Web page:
The front of the backpack is made completely out of scraps.  (I was grateful Charlotte eventually consented to a color combination of pink and red rather than her very favorite combination: pink and purple.)

This is the back:

I did a few modifications to the bag: I quilted the front with some batting and muslin backing, I added batting to the back exterior, I added woven interfacing to the leaf piece, and I used cording found in the home dec section of Joann's rather than going with double folded bias tape as recommended.

The leaf pattern had to be copied at some odd size like 136% or something and it didn't fit the piece of fabric it was meant to be traced on very well.  It may be due to an error in copying but I must add that I always find it annoying to visit a copy place before I can even begin to start my project.  Rant over.

So here's my little cutie on her first day.  I managed to convince her to wear her 2T Cattitude rollerskate dress as a tunic- so happy I don't have to retire it yet!

She's been using the backpack consistently at preschool, I kind of expected her to jump at the chance to use her store-bought Hello Kitty one... but I am not complaining.  The strawberry backpack is not super practical but so adorable!

Linking up with Scraptastic Tuesday.

Art Student Tote for Me

I made an Art Student Tote (pattern by Anna Maria Horner) for me.  I started this as a project to do with a friend on Labor Day.  I got around to finishing it this week.  

I made a few modifications of my own: lots of interfacing within the interior and exterior bag pieces, I wrapped the strap fabric around nylon webbing instead of using interfacing, I added an interior zipper pocket, and I added a gusset with a zipper just inside of the bag.  

I've made this bag before and I really remember feeling much happier with my first version.  I'm trying to figure out what the difference is.  One thing that might improve this bag is top-stitching around the top- I didn't have the right color of coordinating thread, but will be sure to pick some up soon.  The top edge is just looking so sloppy.

Here's a picture of the back of the bag.  How I love these pretty feathers!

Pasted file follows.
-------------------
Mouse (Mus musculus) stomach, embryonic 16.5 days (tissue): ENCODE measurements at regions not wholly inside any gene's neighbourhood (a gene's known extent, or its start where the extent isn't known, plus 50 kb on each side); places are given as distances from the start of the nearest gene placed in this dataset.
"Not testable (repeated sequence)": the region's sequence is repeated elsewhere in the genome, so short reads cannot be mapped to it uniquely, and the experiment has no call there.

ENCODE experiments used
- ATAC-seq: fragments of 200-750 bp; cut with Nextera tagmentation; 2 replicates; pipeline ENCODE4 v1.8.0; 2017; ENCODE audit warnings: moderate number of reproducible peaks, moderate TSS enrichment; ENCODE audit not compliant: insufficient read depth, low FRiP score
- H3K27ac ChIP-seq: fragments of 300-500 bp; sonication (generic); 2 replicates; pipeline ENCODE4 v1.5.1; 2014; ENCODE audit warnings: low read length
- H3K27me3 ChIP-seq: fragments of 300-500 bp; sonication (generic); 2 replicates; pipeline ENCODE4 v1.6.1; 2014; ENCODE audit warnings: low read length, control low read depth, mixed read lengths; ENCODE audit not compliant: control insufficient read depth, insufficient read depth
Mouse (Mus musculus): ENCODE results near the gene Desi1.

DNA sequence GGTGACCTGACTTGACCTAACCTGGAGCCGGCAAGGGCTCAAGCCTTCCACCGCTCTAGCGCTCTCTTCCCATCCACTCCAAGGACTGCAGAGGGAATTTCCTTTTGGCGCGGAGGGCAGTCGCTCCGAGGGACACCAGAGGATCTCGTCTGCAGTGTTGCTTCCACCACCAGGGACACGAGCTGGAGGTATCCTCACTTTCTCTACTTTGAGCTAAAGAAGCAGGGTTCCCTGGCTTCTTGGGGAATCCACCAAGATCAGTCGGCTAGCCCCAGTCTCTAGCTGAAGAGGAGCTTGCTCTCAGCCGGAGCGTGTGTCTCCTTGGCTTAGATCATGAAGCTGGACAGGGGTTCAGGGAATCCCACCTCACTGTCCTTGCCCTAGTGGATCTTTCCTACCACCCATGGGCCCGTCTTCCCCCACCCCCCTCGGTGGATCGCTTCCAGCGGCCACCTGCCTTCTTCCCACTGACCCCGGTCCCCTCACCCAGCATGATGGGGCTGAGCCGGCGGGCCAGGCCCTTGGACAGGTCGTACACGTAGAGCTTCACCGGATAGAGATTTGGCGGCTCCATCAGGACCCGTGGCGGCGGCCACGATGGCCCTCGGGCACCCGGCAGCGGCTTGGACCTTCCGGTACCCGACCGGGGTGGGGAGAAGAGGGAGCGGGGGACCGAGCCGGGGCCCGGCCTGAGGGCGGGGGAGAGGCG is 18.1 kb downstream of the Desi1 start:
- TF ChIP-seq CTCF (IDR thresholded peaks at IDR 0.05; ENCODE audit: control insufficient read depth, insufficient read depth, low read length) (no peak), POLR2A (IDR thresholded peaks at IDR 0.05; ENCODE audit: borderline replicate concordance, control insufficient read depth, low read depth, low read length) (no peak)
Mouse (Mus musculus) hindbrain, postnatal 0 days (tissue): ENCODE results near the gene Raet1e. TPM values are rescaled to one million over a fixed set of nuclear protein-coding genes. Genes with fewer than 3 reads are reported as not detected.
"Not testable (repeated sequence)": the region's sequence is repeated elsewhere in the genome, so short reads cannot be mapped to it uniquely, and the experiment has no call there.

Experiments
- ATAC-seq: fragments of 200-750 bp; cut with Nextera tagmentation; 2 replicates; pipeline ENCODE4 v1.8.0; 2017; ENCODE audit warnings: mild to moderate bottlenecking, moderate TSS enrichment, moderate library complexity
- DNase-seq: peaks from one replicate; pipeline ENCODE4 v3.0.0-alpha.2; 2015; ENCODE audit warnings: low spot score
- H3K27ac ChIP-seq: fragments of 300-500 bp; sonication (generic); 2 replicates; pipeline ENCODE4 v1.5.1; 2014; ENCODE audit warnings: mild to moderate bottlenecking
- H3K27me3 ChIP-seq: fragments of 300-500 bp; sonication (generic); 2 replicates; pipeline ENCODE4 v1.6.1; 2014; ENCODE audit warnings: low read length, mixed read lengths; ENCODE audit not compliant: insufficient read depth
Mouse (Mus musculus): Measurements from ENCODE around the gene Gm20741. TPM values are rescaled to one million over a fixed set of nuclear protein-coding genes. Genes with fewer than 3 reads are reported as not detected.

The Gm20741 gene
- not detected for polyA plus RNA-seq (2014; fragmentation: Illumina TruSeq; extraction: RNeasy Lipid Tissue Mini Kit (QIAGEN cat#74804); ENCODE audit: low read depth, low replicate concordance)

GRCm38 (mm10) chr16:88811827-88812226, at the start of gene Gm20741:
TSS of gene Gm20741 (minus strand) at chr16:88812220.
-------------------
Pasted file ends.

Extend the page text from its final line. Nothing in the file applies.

The interior of the bag was made from some of my AMH stash fabrics- they coordinated quite well without looking too matchy-matchy.

Admittedly, this project is leaving me feeling a bit dejected.  Maybe I am just tired, I don't know.  I just don't love it like I loved the first Art Student tote I made.  I don't understand the big difference.  I am eager to return to some quilt WIP's now- something a little more "2D" is what I am craving.

Linking up to Crazy Mom Quilts Finish it up Friday.

Wednesday, September 14, 2016

New Fabric Pull

I am kind of forcing myself to work on WIPs lately- the space they are taking up is driving me a little insane.   But I recently couldn't resist a new fabric pull centered around some of my favorite colors: red and pink.  I decided to add in the dark brown to add contrast and not make it too Valentine's Day.

Now I am on the hunt for more of the dark brown "Kitty Dreams" Lizzy House Catnap fabric.  Any ideas?  Do any of you readers know of a local or online source?  And hopefully a more difficult question to answer, why is it so easy to fall in love with fabrics that are out of print and hard to find?!

During my search for this fabric, I came across an online fabric store that specializes in only selling cat fabrics.  Check it out.  You're welcome.

Tuesday, September 13, 2016

Improvisational Patchwork with Denyse Schmidt

Over the summer, I learned that the FRMQG and Fancy Tiger were joining together to host Denyse Schmidt for a quick visit to Colorado.  Being a little spoiled, I have had a few opportunities to interact with and learn from Denyse during my days in the BMQG.  But I never made it to Connecticut to take her infamous improvisational patchwork class.